My Magrini and Me

3741a-sol

SOL March Challenge 2015 Day 30

When I posted that I played the accordion, I had a few comments asking me to go deeper into that musical part of my life.  So, here goes.

I really don’t remember how it all came about.  why the accordion?  When did I start lessons?  I do know that it was at a relatively young age.  My brother has a picture of me as an elementary student holding my child sized accordion.

I do remember through most of elementary school (I went to a Catholic school so it was grades 1 through 8) I took lessons.  We lived in a village (much too small to even be called a town) and I rode the bus to and from school.

Once a week, instead of riding the bus home from school my accordion teacher would be waiting at the school at dismissal time.  I would get in the car with him and he would drive me home and give me my lesson.  Yes, he came to the house.

This continued until he retired.  I then found a new teacher in Frackville, a town about 4 miles away from where we lived.  He conducted lessons from his home so I would go there once a week.  Mr. Kost played in a polka band (this is the coal region and a highly Polish, Slovak mix of people) so it was neat taking lessons from him.

Around this time, my older brother began taking clarinet and saxophone lessons.  We had one friend who played the drums and another who played the trumpet.  It was natural that we would join forces and form a polka band of our own.   We didn’t really hire out or anything like that, but we did get together and play every Saturday evening.

You see, my father owned a bar.  There was a side room that contained tables and chairs.  This is where we would play.  Probably get into trouble today if we did something like this but back then it didn’t matter.

We enjoyed playing and, truth be told, it wasn’t all that bad for my father’s business.  People would dance as we played.  My brother sang. It was a fun evening.  We played all the standard types of music coal area bands played—polkas—waltezs—obereks—czardas (Hungarian dance)

This went on for several years until college forced us to disband.

I really haven’t thought much about our band until I wrote the post last week.  It really was an enjoyable time of my life.

Advertisements

12 Comments

Filed under Uncategorized

12 responses to “My Magrini and Me

  1. What interesting lives we discover in the slices! At least you had a place to play every week for public enjoyment. I’m sure there were regulars who came to hear you.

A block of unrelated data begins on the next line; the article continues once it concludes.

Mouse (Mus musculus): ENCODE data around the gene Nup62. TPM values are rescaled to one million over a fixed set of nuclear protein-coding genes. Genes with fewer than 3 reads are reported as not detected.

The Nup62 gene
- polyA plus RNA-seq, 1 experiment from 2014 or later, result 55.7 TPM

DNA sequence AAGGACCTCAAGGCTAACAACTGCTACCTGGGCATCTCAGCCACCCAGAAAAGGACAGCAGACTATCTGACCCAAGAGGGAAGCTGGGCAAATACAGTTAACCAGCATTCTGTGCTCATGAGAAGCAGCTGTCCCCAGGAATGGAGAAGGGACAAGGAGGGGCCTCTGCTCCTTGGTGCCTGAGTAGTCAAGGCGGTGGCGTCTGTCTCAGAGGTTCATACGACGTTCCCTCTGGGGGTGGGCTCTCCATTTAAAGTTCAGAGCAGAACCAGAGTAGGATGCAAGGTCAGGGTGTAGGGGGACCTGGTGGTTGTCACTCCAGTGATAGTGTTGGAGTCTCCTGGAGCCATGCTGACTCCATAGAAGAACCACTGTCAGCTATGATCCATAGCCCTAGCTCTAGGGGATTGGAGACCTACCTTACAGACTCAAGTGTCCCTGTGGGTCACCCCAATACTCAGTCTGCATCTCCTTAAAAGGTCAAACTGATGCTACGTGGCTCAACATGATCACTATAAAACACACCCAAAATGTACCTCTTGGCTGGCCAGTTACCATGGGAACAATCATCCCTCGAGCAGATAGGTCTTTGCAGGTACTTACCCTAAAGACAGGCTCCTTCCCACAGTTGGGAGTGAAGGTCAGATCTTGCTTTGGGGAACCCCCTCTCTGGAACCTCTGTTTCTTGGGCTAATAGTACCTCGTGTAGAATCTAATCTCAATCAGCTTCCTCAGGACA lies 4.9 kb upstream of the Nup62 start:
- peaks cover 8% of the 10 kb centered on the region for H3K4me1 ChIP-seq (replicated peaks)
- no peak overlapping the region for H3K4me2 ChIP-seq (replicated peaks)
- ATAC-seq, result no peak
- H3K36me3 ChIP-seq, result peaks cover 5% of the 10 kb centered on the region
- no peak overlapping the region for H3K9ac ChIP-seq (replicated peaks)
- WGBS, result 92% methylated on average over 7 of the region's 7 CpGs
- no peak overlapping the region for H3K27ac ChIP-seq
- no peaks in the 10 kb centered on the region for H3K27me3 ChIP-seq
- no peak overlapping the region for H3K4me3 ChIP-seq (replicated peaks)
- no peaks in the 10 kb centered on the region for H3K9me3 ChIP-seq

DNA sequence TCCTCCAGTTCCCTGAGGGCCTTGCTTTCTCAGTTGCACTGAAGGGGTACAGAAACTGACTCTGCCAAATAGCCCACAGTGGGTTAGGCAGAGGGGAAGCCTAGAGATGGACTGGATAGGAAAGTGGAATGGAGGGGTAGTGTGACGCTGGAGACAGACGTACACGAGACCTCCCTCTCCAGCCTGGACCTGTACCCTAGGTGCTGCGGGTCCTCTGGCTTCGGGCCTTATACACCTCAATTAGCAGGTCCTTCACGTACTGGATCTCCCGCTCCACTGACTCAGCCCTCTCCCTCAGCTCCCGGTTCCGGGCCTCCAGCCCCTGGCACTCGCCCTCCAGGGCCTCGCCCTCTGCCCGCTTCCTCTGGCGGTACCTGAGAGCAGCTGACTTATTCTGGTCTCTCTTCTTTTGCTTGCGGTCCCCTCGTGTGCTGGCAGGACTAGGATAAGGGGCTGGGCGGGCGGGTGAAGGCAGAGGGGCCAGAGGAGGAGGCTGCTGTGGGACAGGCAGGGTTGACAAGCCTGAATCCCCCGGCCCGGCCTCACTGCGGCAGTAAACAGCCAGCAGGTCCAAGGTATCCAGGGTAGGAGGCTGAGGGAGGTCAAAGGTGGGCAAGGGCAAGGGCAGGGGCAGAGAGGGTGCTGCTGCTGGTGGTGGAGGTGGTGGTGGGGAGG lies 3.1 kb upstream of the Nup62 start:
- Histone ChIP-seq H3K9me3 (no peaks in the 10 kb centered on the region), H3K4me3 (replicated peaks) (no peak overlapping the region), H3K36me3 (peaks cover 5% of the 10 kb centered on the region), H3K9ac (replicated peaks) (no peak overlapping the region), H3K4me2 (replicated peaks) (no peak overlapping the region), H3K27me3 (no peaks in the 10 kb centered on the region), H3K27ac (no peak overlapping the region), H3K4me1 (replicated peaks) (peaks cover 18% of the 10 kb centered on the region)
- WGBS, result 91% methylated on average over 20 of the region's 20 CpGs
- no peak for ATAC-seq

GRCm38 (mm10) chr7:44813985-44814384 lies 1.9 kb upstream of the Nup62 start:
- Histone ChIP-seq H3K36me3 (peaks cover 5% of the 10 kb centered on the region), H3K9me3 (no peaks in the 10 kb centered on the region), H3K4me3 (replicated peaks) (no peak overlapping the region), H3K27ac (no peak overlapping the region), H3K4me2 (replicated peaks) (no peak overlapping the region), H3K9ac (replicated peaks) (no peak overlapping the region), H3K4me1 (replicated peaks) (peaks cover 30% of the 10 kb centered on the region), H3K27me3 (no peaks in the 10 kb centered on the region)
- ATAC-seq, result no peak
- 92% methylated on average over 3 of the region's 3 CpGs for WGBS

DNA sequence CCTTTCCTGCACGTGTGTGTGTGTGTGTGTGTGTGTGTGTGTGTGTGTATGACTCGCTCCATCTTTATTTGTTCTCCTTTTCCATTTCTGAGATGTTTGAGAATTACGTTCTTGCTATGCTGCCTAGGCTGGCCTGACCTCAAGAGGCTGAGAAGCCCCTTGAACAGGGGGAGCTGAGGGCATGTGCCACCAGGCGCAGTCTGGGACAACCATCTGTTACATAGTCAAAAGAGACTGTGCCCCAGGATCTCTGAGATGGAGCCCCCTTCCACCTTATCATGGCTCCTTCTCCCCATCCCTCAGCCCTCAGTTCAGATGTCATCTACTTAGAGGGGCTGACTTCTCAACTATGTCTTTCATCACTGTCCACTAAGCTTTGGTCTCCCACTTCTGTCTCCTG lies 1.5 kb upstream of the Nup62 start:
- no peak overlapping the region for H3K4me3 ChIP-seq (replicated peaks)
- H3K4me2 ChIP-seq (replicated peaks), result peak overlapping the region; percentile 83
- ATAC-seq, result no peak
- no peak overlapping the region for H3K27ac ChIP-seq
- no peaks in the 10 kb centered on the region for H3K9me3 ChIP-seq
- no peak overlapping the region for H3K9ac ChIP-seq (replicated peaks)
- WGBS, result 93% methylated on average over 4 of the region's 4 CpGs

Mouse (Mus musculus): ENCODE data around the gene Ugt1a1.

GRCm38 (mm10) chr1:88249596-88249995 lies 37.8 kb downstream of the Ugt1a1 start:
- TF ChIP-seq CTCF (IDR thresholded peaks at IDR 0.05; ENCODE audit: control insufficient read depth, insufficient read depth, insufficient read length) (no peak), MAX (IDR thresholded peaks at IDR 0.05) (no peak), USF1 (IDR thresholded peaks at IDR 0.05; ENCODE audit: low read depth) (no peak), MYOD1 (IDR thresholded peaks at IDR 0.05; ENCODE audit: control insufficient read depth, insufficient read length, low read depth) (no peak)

2. I have always wanted to learn to play the concertina. I saw it in a movie once, probably something with pirates, and it looked like fun. Growing up there was a TV show on Saturdays, “Polka Time with Walter Ostanek”. He was a local guy who actually won a grammy for the best lola album. I don;t think they hand those out any more, but maybe they should. That music is a lot better than rap!

  3. I love hearing more of the story, and yes, your probably couldn’t have done it today in a bar, but what a wonderful time for you all to practice your performing skills along with the music too. Time to rewind and play again?

  4. Lisa

    That’s a great story! My how times have changed. Now kids are too busy to devote time to a band.

  5. Love this story, and the way the memories came back to you.

  6. Judy C.

    Great slice – it’s wonderful to hear more about your talents. Do you still pick up the accordion and play for Kathy?

  7. Hidden talents…and even hidden from yourself until you revisited it and it emerged in your writing. Can you still play? Does it come back pretty quickly?

  8. Jaana

    I love reading how one story connects us with another. Who know, maybe there is a Saturday evening musical waiting to happen at your house.

  9. My daughter loved playing the accordion in music therapy. It has a neat sound (if you know how to play it well!).

  10. Thank you for telling the rest of the story. It is a great story and one worthy of being returned to memory and sharing. Delightful!

Leave a Reply

Fill in your details below or click an icon to log in:

WordPress.com Logo

You are commenting using your WordPress.com account. Log Out / Change )

Twitter picture

You are commenting using your Twitter account. Log Out / Change )

Facebook photo

You are commenting using your Facebook account. Log Out / Change )

Google+ photo

You are commenting using your Google+ account. Log Out / Change )

Connecting to %s